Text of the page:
Ginkgo Biloba Protects Brain from Stroke Damage
New research shows that taking ginkgo biloba on a daily basis might help prevent or limit stroke-related brain damage. A stroke occurs when there is an interruption of the blood supply to the brain. This interruption may be caused by a clot or bleeding in the brain from a ruptured blood vessel or significant injury. Damage to brain tissue can occur rapidly during and after a stroke, and may result in permanant disability or death. Taking immediate action when a stroke is occuring is key to improving the outcome, since getting medical treatment within 2-3 hours of symptoms can reduce damage to the brain.
According to a study done at Johns Hopkins University, daily doses of a standardized extract of ginkgo biloba can prevent or reduce brain damage after a stroke. In a report published in Stroke, the researchers said that their work supports evidence that taking ginkgo can trigger a cascade of events that neutralizes the free radicals known to cause cell death.
“These results strongly suggest that further research into the protective effects of ginkgo is warranted,” says lead researcher Sylvain Doré, PhD. “If further work confirms what we’ve seen, we could theoretically recommend a daily regimen of ginkgo to people at high risk of stroke as a preventive measure against brain damage.”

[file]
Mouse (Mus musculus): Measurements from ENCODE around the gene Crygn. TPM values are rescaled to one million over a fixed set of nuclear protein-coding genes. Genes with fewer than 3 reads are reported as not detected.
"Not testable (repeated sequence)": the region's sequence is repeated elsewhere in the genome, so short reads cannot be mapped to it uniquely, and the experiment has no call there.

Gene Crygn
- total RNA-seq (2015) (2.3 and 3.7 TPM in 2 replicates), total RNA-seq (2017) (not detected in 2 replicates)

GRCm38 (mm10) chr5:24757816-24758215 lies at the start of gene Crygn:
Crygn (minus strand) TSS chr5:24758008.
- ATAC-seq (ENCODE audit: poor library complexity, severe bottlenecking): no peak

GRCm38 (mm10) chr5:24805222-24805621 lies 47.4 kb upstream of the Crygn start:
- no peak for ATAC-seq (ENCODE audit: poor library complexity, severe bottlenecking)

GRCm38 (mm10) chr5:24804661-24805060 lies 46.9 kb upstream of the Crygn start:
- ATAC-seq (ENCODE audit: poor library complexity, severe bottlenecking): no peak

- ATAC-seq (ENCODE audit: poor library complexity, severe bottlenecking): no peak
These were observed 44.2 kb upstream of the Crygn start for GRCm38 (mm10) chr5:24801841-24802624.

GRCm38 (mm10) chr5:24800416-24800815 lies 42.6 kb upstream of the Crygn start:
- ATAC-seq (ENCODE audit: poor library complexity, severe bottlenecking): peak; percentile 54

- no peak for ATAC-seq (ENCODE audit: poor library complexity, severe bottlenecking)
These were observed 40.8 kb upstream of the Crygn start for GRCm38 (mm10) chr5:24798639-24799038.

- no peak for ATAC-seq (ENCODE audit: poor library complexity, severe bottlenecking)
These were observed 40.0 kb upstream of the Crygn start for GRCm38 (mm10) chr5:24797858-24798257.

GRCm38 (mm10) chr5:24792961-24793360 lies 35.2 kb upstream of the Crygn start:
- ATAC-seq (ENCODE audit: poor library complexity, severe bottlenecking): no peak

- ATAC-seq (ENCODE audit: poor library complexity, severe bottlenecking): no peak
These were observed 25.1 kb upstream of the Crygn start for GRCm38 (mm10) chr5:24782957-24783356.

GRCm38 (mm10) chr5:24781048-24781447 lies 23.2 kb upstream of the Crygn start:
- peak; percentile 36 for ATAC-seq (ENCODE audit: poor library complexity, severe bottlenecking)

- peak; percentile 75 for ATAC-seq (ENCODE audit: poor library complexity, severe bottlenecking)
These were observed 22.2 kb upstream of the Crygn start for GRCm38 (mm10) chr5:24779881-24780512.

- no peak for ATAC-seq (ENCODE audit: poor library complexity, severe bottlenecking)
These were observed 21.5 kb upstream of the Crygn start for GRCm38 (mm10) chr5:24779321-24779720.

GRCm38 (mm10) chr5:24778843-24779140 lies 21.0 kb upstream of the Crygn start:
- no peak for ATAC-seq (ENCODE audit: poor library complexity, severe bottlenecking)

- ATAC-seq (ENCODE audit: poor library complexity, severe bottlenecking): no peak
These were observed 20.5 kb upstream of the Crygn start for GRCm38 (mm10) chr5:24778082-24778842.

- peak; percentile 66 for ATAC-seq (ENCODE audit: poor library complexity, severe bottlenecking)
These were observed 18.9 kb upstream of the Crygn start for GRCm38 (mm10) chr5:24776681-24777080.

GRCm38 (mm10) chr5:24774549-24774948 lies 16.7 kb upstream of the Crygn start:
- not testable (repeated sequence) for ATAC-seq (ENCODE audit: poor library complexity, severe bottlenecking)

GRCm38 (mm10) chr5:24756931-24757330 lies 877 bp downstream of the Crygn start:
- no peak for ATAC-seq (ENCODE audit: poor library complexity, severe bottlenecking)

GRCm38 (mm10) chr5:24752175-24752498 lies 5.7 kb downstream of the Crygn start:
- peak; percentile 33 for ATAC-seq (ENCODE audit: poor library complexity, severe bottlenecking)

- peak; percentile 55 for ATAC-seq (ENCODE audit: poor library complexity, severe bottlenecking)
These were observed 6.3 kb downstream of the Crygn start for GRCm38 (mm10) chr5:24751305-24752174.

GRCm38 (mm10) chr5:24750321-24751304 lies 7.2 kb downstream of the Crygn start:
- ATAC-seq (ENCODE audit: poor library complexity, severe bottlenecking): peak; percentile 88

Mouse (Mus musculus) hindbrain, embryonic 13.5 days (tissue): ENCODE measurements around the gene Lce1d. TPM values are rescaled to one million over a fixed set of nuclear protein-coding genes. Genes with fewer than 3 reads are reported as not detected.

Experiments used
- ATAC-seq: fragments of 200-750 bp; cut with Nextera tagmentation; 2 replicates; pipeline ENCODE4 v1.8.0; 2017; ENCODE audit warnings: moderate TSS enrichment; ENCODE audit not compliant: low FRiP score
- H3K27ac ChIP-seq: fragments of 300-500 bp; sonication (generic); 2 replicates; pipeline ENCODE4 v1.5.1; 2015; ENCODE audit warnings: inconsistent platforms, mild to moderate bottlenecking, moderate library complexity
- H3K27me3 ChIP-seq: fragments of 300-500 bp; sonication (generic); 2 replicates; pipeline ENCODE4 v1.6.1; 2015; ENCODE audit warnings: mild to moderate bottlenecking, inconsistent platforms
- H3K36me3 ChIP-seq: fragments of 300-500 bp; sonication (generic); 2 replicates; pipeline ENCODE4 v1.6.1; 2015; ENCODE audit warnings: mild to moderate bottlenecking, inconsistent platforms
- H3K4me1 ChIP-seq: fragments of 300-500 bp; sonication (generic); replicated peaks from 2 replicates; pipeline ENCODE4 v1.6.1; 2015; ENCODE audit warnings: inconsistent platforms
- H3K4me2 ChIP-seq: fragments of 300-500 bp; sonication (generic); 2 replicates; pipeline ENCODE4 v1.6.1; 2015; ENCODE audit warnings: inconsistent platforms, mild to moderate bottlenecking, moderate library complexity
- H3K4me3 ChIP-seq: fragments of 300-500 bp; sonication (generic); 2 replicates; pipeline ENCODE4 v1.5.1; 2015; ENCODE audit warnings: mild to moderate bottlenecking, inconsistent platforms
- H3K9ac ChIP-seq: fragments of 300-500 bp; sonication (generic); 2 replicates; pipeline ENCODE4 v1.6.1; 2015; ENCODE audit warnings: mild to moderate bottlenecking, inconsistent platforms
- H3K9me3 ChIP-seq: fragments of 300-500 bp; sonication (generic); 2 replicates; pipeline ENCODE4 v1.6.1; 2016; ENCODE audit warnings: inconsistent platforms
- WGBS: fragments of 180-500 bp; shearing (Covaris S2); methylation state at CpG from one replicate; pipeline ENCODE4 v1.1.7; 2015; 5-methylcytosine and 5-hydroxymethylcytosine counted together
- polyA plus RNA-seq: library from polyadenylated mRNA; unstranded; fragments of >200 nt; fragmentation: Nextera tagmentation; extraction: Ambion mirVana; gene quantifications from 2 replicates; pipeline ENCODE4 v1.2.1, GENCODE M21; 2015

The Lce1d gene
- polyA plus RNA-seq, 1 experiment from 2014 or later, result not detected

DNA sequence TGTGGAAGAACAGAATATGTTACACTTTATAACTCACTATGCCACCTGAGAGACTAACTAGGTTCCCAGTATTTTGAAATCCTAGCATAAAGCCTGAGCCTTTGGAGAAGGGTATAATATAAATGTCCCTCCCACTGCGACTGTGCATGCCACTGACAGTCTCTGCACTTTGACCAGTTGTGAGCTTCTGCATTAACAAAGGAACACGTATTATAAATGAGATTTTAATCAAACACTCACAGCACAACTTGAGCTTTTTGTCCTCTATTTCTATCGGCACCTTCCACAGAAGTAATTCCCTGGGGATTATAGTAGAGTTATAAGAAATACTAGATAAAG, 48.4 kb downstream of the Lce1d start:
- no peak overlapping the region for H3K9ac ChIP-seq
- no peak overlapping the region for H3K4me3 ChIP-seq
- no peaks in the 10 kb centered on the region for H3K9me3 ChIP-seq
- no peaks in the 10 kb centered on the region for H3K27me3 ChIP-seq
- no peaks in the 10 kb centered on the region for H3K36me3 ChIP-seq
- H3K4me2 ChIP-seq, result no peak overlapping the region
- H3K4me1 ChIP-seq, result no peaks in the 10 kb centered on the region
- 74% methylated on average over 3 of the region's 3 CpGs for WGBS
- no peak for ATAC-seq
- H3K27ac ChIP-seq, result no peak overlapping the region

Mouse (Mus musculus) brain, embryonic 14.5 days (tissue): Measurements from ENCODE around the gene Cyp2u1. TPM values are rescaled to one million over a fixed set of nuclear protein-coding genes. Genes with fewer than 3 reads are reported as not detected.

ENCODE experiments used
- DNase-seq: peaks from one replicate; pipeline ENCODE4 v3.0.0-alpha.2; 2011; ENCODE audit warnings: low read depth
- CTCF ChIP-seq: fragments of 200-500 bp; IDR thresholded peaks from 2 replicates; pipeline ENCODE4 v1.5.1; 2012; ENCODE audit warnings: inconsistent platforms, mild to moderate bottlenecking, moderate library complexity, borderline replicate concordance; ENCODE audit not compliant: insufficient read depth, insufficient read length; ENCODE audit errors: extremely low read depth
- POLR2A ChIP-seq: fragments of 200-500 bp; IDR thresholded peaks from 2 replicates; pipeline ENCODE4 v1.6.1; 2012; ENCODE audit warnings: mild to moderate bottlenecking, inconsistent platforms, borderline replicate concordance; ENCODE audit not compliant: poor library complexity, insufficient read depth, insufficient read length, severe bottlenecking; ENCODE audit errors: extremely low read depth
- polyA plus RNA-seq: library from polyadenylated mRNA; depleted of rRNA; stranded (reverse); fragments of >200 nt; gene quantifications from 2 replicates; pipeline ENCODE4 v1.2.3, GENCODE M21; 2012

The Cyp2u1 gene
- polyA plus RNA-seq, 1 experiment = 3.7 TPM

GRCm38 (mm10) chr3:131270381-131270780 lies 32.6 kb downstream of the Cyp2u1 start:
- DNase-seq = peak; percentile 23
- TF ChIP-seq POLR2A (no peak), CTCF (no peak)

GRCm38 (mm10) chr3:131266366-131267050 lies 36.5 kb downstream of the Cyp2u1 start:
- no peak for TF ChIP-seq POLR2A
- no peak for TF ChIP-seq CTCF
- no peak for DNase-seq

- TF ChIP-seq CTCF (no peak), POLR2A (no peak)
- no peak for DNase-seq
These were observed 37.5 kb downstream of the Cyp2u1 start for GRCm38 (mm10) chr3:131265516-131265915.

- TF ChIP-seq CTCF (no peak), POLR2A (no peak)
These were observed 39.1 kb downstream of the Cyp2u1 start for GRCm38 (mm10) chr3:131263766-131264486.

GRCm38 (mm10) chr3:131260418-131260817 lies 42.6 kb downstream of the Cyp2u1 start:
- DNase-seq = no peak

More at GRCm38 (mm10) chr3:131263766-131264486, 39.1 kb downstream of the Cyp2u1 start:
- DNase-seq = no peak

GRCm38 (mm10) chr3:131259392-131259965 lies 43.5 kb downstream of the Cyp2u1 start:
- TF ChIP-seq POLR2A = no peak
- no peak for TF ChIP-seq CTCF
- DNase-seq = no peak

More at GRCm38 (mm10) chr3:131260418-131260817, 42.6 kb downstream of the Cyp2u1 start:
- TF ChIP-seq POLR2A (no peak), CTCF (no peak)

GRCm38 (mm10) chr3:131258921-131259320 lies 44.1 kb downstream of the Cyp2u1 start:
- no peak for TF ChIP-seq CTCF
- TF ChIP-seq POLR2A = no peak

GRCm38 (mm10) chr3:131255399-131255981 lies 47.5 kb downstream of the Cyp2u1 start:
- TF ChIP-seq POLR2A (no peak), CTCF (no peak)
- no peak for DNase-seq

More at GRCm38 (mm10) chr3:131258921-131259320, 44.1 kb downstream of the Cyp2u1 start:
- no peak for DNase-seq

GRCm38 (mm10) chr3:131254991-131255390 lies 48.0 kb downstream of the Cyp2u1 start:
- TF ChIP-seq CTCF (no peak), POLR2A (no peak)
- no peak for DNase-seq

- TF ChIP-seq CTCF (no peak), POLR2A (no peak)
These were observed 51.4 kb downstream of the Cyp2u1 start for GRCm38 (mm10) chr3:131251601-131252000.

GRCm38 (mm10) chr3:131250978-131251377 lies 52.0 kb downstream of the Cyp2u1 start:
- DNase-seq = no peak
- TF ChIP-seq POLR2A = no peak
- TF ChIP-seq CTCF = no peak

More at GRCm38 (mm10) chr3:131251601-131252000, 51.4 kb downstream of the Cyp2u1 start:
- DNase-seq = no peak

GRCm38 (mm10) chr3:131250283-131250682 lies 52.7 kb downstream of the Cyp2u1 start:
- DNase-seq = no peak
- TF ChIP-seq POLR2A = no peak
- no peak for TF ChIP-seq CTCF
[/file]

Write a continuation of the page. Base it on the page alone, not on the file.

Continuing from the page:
Doré and his team found that mice given the ginkgo before a stroke was induced had about 51% less neurological dysfunction and areas of brain damage about 48% smaller than untreated mice.
“Our results suggest that some element or elements in ginkgo actually protect brain cells during stroke,” says Doré.
The majority of people who have strokes have what is known as an ischemic stroke, which is caused by a blocked artery in the brain. Some brain damage occurs simply from the lack of blood getting to brain cells, however it is known that an increase in the presence of free radicals at the site of an ischemic stroke—once the clot is cleared and the blood supply returns—is a major cause of brain cell damage.
According to Doré and his team, ginkgo increases levels of the enzyme HO-1 (heme oxygenase-1). HO-1 breaks down heme, a common iron molecule found in blood, and acts as an antioxidant. It seems that HO-1 is able to eliminate free radicals from the regions of the brain surrounding the stroke site.
“Ginkgo has long been touted for its positive effects on the brain and is even prescribed in Europe and Asia for memory loss,” says Doré. “Now we have a possible understanding for how ginkgo actually works to protect neurons from damage.”
The Anti-Aging Bottom Line: Roughly 700,000 people experience a stroke in the U.S. annually. The brain damage caused by a stroke can be devastating and full recovery can be difficult or impossible. While this study offers only preliminary evidence that ginkgo may prevent some of this damage from occurring, the beneficial effects of ginkgo on cognitive health are widely accepted and backed by clinical research, so including a standardized ginkgo extract in your daily routine may not be a bad idea.